Tourism & Must-seeTradition & History

Budapest’s iconic Pesti Vigadó

The Vigadó has been a center of Budapest social life since it first opened in 1865.

Known as a splendid venue for balls from the very beginning, the Vigado has also become a cultural center. Over the years, it has held concerts by famous musicians and hosted the first Hungarian exhibition organized by the Art Society of Pest.

The Vigadó has hosted performers such as Johann Strauss, Béla Bartók, Ferenc Liszt, Ferenc Erkel, Arthur Rubinstein and Richard Wagner, as well as Mascagni, Dvořak, Prokofiev and Debussy. Ernő Dohnányi gave his first solo concert here, while Béla Bartók made his debut at the Vigadó in 1905; Annie Fischer, in 1932. Richard Strauss even conducted several times at the venue.

Construction of the predecessor to the current Vigadó began in 1829; it was known as an exemplary work of classical architecture. On the main facade, next to the national crest, were portraits of famous Hungarians; the sculptures decorating the columns were made by Károly Alexy, while the murals were by Károly Lotz and Mór Than.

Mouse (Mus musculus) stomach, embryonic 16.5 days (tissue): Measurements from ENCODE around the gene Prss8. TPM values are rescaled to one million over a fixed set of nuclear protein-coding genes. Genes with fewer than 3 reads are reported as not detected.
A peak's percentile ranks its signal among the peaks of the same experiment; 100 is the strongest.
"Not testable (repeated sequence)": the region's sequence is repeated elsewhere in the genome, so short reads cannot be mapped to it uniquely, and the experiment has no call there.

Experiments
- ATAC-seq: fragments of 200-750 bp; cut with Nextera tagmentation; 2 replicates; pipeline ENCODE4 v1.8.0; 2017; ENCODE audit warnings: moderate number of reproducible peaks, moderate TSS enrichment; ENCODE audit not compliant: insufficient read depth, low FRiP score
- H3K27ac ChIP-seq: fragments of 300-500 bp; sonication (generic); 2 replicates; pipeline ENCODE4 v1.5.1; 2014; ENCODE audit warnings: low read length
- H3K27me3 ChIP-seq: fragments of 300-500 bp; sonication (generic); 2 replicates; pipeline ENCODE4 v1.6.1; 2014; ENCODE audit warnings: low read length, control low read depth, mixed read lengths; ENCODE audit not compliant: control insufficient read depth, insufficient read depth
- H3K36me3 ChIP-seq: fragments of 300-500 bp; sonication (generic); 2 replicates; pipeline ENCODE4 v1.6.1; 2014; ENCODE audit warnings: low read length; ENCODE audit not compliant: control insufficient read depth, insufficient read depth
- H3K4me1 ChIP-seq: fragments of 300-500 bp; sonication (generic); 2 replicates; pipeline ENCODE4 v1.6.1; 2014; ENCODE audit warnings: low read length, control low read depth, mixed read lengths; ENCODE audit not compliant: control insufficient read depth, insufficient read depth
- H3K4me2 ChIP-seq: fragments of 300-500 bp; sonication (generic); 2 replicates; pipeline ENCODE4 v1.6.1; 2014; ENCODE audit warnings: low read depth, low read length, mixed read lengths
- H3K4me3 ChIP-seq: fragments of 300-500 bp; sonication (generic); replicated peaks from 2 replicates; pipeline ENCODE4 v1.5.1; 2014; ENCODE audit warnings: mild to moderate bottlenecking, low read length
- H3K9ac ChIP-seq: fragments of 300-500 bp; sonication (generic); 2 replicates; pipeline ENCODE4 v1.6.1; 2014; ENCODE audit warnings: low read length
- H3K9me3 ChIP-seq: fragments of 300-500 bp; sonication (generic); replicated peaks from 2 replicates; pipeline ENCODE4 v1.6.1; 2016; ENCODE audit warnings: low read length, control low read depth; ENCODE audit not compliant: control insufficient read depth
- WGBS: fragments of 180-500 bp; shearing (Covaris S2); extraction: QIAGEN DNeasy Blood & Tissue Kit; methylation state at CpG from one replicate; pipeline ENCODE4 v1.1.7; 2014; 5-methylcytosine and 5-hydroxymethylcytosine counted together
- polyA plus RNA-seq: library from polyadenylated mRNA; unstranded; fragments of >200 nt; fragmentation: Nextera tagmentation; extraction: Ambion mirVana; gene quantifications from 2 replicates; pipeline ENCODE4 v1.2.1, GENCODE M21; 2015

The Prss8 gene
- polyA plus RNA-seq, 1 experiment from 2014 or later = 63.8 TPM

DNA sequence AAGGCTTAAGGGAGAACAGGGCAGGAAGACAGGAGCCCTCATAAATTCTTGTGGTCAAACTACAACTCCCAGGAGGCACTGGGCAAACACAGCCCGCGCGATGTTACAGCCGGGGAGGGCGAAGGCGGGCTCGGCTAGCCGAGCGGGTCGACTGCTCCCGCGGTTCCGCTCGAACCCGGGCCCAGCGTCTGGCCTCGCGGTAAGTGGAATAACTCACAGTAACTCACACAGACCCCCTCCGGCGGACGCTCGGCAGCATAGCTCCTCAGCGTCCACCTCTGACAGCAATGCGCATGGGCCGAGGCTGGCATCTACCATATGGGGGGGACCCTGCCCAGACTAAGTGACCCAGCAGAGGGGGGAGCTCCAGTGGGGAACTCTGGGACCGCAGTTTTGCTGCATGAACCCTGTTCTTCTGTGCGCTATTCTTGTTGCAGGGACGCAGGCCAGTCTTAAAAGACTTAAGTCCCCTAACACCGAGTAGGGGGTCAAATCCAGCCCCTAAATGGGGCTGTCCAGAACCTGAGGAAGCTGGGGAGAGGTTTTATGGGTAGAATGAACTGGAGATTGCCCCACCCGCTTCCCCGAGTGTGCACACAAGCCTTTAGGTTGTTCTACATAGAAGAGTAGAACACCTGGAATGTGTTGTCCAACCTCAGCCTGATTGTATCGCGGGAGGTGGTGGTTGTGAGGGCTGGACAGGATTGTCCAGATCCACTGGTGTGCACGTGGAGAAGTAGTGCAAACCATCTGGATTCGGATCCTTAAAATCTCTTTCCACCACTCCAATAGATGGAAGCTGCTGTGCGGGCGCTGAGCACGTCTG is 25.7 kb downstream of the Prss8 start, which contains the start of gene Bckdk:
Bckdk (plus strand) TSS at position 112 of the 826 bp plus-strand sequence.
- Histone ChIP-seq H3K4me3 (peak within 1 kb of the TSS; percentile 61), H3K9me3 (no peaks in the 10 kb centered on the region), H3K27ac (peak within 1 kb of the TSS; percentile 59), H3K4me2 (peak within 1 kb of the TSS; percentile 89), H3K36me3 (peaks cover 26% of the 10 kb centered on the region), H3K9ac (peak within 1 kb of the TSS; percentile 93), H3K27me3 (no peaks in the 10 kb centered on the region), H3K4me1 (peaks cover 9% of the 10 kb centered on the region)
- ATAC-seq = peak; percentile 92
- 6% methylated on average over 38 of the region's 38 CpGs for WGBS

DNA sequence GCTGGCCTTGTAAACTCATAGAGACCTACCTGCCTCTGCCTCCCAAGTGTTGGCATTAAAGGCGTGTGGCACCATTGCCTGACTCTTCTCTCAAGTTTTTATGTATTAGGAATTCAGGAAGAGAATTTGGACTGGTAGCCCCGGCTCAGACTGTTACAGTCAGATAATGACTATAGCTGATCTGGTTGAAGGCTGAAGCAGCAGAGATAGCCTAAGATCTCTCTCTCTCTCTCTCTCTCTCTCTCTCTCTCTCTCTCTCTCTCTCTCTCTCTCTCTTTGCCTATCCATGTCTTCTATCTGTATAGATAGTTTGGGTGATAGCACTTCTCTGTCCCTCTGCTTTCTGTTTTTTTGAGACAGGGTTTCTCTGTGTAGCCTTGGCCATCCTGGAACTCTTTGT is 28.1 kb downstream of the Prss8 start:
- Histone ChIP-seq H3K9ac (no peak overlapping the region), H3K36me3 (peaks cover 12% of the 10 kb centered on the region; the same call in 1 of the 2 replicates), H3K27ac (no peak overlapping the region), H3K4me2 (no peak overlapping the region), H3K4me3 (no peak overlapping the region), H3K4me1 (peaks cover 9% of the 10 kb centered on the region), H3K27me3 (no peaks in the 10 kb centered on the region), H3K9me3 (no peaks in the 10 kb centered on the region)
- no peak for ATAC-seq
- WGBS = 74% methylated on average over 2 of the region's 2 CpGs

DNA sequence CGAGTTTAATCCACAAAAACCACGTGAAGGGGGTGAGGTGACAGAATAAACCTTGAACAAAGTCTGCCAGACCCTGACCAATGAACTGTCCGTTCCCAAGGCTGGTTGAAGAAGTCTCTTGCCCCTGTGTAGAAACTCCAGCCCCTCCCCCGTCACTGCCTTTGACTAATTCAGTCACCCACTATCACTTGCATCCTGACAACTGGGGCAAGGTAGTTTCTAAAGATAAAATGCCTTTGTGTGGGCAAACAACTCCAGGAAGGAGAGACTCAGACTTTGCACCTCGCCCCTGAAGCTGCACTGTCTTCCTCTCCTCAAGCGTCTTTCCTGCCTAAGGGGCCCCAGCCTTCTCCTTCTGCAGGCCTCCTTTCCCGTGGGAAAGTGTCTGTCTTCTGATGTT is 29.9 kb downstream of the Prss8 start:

During World War II, the Vigadó was severely damaged. Finally, in 1954, it was declared a National Monument, after experts furiously sought to protect it as “the unique masterpiece of romantic architecture conceived in the revolutionary spirit of the struggle for freedom.” Finally, in the late 1950s, authorities allowed for the rebuilding of the cultural center.

The rebuilt Vigadó, still nowhere close to its original grandeur, opened its doors to visitors on March 15, 1980, but then closed in 2004.

According to the Hungarian Basic Law enacted in 2011, the Hungarian Academy of Arts was transformed into a public entity, and two years later it became the owner of Pesti Vigadó, which was already being completely renovated.

The Vigadó’s main staircase, foyer, and chamber hall finally regained their original splendor; a lecture and exhibition hall was also added, along with a rooftop terrace with a sweeping view of the Buda hills.

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